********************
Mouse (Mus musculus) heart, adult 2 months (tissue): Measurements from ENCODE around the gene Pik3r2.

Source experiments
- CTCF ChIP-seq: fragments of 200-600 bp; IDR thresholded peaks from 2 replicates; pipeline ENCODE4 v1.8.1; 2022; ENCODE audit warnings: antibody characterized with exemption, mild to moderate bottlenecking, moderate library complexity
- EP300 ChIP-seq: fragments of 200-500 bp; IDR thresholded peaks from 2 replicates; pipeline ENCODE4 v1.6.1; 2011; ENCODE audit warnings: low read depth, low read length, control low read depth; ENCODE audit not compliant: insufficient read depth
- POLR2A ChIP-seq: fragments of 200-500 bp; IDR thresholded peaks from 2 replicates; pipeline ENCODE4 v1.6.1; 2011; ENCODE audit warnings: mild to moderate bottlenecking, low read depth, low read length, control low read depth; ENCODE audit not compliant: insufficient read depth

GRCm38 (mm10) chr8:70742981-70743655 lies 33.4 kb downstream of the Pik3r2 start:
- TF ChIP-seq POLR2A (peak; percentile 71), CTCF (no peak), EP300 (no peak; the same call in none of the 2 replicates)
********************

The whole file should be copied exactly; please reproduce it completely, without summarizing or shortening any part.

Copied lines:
Mouse (Mus musculus) heart, adult 2 months (tissue): Measurements from ENCODE around the gene Pik3r2.

Source experiments
- CTCF ChIP-seq: fragments of 200-600 bp; IDR thresholded peaks from 2 replicates; pipeline ENCODE4 v1.8.1; 2022; ENCODE audit warnings: antibody characterized with exemption, mild to moderate bottlenecking, moderate library complexity
- EP300 ChIP-seq: fragments of 200-500 bp; IDR thresholded peaks from 2 replicates; pipeline ENCODE4 v1.6.1; 2011; ENCODE audit warnings: low read depth, low read length, control low read depth; ENCODE audit not compliant: insufficient read depth
- POLR2A ChIP-seq: fragments of 200-500 bp; IDR thresholded peaks from 2 replicates; pipeline ENCODE4 v1.6.1; 2011; ENCODE audit warnings: mild to moderate bottlenecking, low read depth, low read length, control low read depth; ENCODE audit not compliant: insufficient read depth

GRCm38 (mm10) chr8:70742981-70743655 lies 33.4 kb downstream of the Pik3r2 start:
- TF ChIP-seq POLR2A (peak; percentile 71), CTCF (no peak), EP300 (no peak; the same call in none of the 2 replicates)